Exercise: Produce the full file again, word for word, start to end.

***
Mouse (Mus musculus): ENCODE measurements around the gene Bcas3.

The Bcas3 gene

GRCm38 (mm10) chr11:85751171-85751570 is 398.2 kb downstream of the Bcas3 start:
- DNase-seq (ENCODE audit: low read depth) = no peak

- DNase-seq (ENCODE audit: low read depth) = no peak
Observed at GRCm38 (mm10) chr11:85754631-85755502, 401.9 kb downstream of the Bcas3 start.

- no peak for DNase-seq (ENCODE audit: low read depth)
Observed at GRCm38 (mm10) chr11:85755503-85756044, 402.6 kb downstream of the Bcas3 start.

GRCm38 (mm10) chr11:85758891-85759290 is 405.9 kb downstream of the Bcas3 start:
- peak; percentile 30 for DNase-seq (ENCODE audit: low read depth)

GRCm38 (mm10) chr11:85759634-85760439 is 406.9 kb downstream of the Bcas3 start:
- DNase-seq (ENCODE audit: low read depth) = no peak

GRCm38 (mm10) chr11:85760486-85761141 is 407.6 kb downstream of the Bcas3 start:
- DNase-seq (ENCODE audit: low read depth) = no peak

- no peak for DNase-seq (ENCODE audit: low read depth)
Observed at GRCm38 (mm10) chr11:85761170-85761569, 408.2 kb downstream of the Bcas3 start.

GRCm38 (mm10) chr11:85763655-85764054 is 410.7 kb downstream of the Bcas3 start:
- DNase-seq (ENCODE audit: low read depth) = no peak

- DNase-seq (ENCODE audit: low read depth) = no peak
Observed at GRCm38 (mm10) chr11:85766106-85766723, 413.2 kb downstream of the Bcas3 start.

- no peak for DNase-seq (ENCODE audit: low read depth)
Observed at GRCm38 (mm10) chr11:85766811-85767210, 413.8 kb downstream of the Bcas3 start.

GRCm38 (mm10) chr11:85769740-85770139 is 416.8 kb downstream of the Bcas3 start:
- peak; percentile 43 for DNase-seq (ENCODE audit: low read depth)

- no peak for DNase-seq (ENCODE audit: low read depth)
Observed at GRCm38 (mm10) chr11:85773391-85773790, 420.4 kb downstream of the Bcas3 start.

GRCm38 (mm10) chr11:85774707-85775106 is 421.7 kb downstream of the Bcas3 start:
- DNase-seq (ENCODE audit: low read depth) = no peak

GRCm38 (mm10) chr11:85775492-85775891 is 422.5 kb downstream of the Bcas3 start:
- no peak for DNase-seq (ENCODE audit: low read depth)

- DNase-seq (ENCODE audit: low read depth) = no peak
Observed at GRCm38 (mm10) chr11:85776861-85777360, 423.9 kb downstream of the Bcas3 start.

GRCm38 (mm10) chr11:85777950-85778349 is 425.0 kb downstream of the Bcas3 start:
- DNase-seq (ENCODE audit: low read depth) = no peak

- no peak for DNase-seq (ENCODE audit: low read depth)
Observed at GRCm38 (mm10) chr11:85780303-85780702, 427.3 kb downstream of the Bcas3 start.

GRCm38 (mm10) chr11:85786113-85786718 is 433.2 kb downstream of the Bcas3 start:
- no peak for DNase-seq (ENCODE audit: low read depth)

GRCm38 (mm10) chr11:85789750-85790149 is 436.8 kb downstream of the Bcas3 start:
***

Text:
Mouse (Mus musculus): ENCODE measurements around the gene Bcas3.

The Bcas3 gene

GRCm38 (mm10) chr11:85751171-85751570 is 398.2 kb downstream of the Bcas3 start:
- DNase-seq (ENCODE audit: low read depth) = no peak

- DNase-seq (ENCODE audit: low read depth) = no peak
Observed at GRCm38 (mm10) chr11:85754631-85755502, 401.9 kb downstream of the Bcas3 start.

- no peak for DNase-seq (ENCODE audit: low read depth)
Observed at GRCm38 (mm10) chr11:85755503-85756044, 402.6 kb downstream of the Bcas3 start.

GRCm38 (mm10) chr11:85758891-85759290 is 405.9 kb downstream of the Bcas3 start:
- peak; percentile 30 for DNase-seq (ENCODE audit: low read depth)

GRCm38 (mm10) chr11:85759634-85760439 is 406.9 kb downstream of the Bcas3 start:
- DNase-seq (ENCODE audit: low read depth) = no peak

GRCm38 (mm10) chr11:85760486-85761141 is 407.6 kb downstream of the Bcas3 start:
- DNase-seq (ENCODE audit: low read depth) = no peak

- no peak for DNase-seq (ENCODE audit: low read depth)
Observed at GRCm38 (mm10) chr11:85761170-85761569, 408.2 kb downstream of the Bcas3 start.

GRCm38 (mm10) chr11:85763655-85764054 is 410.7 kb downstream of the Bcas3 start:
- DNase-seq (ENCODE audit: low read depth) = no peak

- DNase-seq (ENCODE audit: low read depth) = no peak
Observed at GRCm38 (mm10) chr11:85766106-85766723, 413.2 kb downstream of the Bcas3 start.

- no peak for DNase-seq (ENCODE audit: low read depth)
Observed at GRCm38 (mm10) chr11:85766811-85767210, 413.8 kb downstream of the Bcas3 start.

GRCm38 (mm10) chr11:85769740-85770139 is 416.8 kb downstream of the Bcas3 start:
- peak; percentile 43 for DNase-seq (ENCODE audit: low read depth)

- no peak for DNase-seq (ENCODE audit: low read depth)
Observed at GRCm38 (mm10) chr11:85773391-85773790, 420.4 kb downstream of the Bcas3 start.

GRCm38 (mm10) chr11:85774707-85775106 is 421.7 kb downstream of the Bcas3 start:
- DNase-seq (ENCODE audit: low read depth) = no peak

GRCm38 (mm10) chr11:85775492-85775891 is 422.5 kb downstream of the Bcas3 start:
- no peak for DNase-seq (ENCODE audit: low read depth)

- DNase-seq (ENCODE audit: low read depth) = no peak
Observed at GRCm38 (mm10) chr11:85776861-85777360, 423.9 kb downstream of the Bcas3 start.

GRCm38 (mm10) chr11:85777950-85778349 is 425.0 kb downstream of the Bcas3 start:
- DNase-seq (ENCODE audit: low read depth) = no peak

- no peak for DNase-seq (ENCODE audit: low read depth)
Observed at GRCm38 (mm10) chr11:85780303-85780702, 427.3 kb downstream of the Bcas3 start.

GRCm38 (mm10) chr11:85786113-85786718 is 433.2 kb downstream of the Bcas3 start:
- no peak for DNase-seq (ENCODE audit: low read depth)

GRCm38 (mm10) chr11:85789750-85790149 is 436.8 kb downstream of the Bcas3 start: